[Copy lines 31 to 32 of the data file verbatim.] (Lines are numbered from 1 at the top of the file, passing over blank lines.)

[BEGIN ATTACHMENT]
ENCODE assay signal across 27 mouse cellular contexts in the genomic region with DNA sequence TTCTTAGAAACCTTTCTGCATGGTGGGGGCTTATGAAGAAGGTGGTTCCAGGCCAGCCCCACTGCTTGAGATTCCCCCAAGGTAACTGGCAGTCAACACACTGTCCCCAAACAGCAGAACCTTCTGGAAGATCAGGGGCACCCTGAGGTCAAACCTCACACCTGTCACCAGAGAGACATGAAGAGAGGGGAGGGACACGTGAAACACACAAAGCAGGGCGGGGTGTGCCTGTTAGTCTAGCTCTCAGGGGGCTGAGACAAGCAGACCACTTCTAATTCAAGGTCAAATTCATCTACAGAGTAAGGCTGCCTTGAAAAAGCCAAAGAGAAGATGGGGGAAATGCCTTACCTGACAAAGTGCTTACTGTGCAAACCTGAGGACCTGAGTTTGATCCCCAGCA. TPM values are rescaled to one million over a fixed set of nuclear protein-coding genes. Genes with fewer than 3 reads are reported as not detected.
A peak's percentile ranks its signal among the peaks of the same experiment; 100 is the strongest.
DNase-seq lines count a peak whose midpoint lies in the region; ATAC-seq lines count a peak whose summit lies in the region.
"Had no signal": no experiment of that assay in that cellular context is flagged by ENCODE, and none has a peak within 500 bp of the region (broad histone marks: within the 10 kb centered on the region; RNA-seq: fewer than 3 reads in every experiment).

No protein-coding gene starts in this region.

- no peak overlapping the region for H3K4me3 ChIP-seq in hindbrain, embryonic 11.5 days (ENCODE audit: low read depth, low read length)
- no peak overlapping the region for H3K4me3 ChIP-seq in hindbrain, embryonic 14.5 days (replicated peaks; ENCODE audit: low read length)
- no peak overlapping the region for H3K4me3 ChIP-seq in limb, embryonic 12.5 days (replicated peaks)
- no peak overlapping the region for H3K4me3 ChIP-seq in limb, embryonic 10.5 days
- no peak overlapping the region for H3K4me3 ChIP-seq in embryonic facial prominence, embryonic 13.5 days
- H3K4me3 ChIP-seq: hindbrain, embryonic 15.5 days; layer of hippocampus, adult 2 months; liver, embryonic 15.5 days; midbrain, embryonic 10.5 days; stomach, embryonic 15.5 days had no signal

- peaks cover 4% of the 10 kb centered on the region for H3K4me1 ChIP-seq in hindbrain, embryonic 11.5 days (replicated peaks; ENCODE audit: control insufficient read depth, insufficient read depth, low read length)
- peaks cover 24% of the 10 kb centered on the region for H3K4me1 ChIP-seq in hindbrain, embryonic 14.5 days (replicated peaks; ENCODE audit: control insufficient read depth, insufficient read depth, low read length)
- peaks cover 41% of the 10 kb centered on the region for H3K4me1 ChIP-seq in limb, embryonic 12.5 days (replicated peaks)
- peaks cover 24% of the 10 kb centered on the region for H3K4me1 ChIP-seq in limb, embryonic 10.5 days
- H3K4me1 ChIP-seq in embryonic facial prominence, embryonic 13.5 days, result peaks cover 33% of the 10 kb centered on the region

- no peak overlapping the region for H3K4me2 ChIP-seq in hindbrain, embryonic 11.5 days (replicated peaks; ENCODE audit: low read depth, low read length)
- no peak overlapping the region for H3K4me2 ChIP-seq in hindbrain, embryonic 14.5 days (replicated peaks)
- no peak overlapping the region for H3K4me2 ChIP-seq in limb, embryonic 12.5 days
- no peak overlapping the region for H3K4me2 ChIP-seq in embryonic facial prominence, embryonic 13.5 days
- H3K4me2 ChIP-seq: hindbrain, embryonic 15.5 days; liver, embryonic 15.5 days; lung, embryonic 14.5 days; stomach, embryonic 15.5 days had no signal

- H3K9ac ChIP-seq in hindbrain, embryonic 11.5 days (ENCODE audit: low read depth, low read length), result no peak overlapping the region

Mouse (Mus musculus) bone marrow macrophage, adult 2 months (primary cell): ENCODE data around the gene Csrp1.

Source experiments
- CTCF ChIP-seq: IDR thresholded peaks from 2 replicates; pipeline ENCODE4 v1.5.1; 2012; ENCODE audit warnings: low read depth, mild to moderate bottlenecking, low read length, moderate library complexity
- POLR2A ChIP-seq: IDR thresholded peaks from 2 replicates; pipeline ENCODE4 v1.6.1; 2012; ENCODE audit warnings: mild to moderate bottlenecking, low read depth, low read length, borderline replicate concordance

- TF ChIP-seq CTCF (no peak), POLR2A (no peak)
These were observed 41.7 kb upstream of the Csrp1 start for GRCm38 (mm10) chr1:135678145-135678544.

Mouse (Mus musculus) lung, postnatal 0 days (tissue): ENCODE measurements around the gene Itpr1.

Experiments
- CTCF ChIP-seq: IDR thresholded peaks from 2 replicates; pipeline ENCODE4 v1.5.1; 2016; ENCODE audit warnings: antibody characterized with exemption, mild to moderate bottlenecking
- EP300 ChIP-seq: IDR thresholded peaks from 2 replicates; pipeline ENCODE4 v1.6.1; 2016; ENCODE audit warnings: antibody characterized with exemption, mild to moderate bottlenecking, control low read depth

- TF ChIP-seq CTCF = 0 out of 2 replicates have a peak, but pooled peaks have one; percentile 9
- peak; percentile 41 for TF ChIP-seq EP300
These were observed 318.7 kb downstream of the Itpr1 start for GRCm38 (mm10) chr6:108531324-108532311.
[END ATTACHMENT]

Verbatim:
- CTCF ChIP-seq: IDR thresholded peaks from 2 replicates; pipeline ENCODE4 v1.5.1; 2016; ENCODE audit warnings: antibody characterized with exemption, mild to moderate bottlenecking
- EP300 ChIP-seq: IDR thresholded peaks from 2 replicates; pipeline ENCODE4 v1.6.1; 2016; ENCODE audit warnings: antibody characterized with exemption, mild to moderate bottlenecking, control low read depth